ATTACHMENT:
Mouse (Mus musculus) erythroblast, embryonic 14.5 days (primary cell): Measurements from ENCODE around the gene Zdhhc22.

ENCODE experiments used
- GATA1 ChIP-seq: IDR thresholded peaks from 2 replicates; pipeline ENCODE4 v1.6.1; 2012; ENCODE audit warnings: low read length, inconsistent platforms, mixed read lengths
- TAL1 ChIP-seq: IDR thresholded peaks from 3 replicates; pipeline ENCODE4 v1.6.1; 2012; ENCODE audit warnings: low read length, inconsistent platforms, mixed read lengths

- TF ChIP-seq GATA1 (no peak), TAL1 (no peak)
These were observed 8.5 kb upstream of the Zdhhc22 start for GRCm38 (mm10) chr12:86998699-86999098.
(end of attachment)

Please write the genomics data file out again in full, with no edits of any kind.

Mouse (Mus musculus) erythroblast, embryonic 14.5 days (primary cell): Measurements from ENCODE around the gene Zdhhc22.

ENCODE experiments used
- GATA1 ChIP-seq: IDR thresholded peaks from 2 replicates; pipeline ENCODE4 v1.6.1; 2012; ENCODE audit warnings: low read length, inconsistent platforms, mixed read lengths
- TAL1 ChIP-seq: IDR thresholded peaks from 3 replicates; pipeline ENCODE4 v1.6.1; 2012; ENCODE audit warnings: low read length, inconsistent platforms, mixed read lengths

- TF ChIP-seq GATA1 (no peak), TAL1 (no peak)
These were observed 8.5 kb upstream of the Zdhhc22 start for GRCm38 (mm10) chr12:86998699-86999098.